Friday, January 8, 2016

Add frills to your car insurance

Are you planning to buy a car this New Year? Then take some time out to hunt for a comprehensive motor insurance policy too. Ram, a resident of Chennai, whose car stood in about three-four feet water in the recent floods, had a shock when he got estimates for the repair. For his three-year old Volkswagen Vento, the estimate for repair was ₹9.2 lakh. The insurer declared it as a total loss. While he is yet to get the settlement for his vehicle from the insurer, Ram has already bought a new car, and now he has a bumper-to-bumper cover-which is an add-on to the standard motor policy.

A regular car insurance policy doesn’t cover many risks and has a long list of exclusions. If you want total protection, then you should consider paying a little extra for add-on features.


In any motor insurance policy, there are two parts — an own damage cover and third-party liability cover. While the third-party liability cover is a statutory necessity for every vehicle that plies on the roads and the premiums are fixed by the insurance regulator, the own damage (OD) cover is optional and insurers are free to decide the premium rates.

OD covers damage to the insured vehicle from perils including fire, floods, landslides or accidents. The OD premium makes up a large portion of the premium and is determined on the basis of the car brand, its Insured Declared Value (IDV) and engine capacity. IDV is the sum insured in a motor insurance policy and is determined based on the age of the vehicle. For vehicles that are less than six months old, mostly, no depreciation is charged and they are covered for their invoice price (though some charge 5 per cent depreciation). For vehicles that are less than a year old, generally, a 15 per cent deduction is made from the market price to arrive at IDV.

The rate of depreciation increases to 50 per cent from the fifth year onwards. For older vehicles, the IDV is arrived at by mutual agreement between the insurer and the car owner.

The premium on a new Maruti Alto 800 LXI will be ₹8,000-10,000, including taxes; of which ₹1,568 will be for third-party liability cover.

Not covered

There is a long list of exclusions for this basic cover. Insurers do not cover damage caused by wear and tear, mechanical or electrical breakdown (without any external accident) and damage to tyres (and tubes), unless the vehicle is also damaged at the same time.

Damages to the engine are also considered as mechanical/electrical breakdowns and insurers do not cough up money for the costs. Even for a mid-segment car, the cost of replacing the engine runs into a few lakh rupees.

In the recent floods in Chennai, engines of most cars were damaged due to water logging. It was mostly the vehicle owners who paid for repairs.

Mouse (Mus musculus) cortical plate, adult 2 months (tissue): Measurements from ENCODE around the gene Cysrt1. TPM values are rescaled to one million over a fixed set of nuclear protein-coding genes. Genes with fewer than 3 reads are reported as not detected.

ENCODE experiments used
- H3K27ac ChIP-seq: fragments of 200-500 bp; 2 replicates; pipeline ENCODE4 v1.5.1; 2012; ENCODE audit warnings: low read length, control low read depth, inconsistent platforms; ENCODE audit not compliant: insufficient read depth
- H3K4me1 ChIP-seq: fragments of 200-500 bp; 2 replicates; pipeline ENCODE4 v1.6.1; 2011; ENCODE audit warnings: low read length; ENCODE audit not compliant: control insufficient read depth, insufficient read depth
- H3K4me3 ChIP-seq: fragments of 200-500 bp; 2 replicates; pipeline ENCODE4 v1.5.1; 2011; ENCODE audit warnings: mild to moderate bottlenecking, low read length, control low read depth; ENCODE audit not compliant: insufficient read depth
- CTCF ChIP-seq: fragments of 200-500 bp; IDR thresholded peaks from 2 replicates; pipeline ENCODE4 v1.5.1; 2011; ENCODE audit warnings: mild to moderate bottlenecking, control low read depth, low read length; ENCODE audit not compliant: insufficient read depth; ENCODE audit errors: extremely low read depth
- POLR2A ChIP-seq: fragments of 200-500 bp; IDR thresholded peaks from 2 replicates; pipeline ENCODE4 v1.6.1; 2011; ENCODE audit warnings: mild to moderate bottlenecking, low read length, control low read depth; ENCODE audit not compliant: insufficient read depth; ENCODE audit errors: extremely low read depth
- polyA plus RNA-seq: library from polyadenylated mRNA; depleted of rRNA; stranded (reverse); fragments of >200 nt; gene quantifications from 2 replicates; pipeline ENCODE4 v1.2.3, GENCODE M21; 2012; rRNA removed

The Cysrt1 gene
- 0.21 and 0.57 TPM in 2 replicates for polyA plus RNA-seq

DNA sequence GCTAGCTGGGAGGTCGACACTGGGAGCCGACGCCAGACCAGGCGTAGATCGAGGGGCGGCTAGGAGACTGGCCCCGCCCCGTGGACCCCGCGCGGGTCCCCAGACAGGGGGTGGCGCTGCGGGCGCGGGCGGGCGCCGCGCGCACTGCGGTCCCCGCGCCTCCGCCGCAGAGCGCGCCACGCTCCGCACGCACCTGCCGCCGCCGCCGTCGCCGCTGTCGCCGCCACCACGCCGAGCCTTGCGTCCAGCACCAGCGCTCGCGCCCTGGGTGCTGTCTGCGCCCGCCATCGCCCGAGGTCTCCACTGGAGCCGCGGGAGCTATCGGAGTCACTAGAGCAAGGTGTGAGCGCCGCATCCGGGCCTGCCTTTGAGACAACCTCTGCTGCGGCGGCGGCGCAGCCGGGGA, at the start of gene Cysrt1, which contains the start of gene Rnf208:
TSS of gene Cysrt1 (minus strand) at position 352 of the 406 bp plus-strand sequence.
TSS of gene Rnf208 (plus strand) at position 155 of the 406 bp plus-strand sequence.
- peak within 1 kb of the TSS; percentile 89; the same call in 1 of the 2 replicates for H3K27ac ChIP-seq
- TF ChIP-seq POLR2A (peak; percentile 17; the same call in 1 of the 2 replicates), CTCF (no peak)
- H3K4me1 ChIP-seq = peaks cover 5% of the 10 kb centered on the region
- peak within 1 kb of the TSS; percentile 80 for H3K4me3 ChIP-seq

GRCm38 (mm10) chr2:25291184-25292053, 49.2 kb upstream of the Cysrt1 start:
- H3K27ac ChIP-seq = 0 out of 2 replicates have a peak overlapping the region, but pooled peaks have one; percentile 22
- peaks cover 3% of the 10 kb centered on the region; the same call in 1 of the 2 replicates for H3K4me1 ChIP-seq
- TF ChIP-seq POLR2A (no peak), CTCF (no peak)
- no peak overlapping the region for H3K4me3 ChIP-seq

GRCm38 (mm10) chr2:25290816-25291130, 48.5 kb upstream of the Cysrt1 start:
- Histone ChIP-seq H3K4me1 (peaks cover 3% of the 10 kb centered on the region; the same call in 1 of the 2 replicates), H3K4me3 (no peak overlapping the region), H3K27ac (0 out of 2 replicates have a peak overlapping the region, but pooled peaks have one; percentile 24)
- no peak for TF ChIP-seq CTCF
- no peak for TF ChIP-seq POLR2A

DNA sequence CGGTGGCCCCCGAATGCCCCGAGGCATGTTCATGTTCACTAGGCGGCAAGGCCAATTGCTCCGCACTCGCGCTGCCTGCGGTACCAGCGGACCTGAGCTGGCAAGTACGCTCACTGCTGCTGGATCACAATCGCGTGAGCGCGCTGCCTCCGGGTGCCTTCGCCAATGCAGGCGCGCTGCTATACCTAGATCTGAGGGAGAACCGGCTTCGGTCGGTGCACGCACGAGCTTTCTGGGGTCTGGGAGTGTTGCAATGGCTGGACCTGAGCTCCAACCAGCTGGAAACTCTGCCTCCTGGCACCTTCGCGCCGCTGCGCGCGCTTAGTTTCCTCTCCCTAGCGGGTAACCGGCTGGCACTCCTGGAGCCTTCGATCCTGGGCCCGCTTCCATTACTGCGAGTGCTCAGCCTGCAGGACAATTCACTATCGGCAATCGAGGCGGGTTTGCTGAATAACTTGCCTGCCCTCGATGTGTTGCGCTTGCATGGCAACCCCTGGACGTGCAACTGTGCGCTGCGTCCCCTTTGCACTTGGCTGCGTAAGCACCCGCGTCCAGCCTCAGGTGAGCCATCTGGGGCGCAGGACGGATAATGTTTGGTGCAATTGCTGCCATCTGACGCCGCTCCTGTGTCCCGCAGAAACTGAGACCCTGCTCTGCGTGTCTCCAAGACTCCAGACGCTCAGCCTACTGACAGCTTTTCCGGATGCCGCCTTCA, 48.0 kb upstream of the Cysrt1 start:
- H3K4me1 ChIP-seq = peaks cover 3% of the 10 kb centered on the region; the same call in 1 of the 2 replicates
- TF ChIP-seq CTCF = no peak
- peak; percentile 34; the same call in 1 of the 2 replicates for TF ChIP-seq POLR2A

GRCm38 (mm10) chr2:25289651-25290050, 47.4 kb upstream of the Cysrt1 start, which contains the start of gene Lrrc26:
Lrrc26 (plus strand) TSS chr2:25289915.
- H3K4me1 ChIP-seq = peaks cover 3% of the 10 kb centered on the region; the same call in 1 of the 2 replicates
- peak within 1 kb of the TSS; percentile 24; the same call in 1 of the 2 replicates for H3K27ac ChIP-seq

Insurance companies clarify that the damage in most of these cases was either because the owner re-started the car after it stopped in a water-logged area, or because the owner tried to move the car after it stood sub-merged in water for many days and water entered the engine.

Accessories in the car — the music player, the stereo system, the parking camera and air-conditioner — are not covered under the insurance policy unless you bought them along with the car and billed them in the original invoice.

Vijay Kumar, Chief Technical Officer, Bajaj Allianz General Insurance, says, “If the accessories are parts fitted by the manufacturer originally, those will be covered under the policy, but if they are subsequently bought, then it has to be separately insured and premium paid.”

Car interiors and upholstery are covered under the policy, but they attract high depreciation rates. You have to cough up a good part of the bill if you change them.

For all rubber, nylon and plastic parts, tyres and tubes, batteries and air bags, the insurance cover assumes 50 per cent depreciation. For fibre glass components, 30 per cent depreciation is charged. For wooden, metal and other parts, depending on the age of the vehicle, depreciation may vary from 5 to 50 per cent.


Rains and floods occur every now and then in Mumbai, Bengaluru or Chennai.

For people living in flood-prone zones, it makes sense to get the ‘engine protect cover’ too, says Sanjay Dutta, Chief - Underwriting, Claims and Re-insurance, ICICI Lombard.

It will cover costs of repair or replacement of the engine in case of a breakdown due to water ingression or leakage of lubricants.

A ‘zero depreciation’ cover or what is called ‘bumper-to-bumper’ cover can also be considered. This cover pays full price for all spare parts when damaged. The cover is slightly expensive, but can save you money on claims after a damage.

However, there will be limits to the number of claims you can make on this cover in a year and battery and tyres may still not be covered for the full price.

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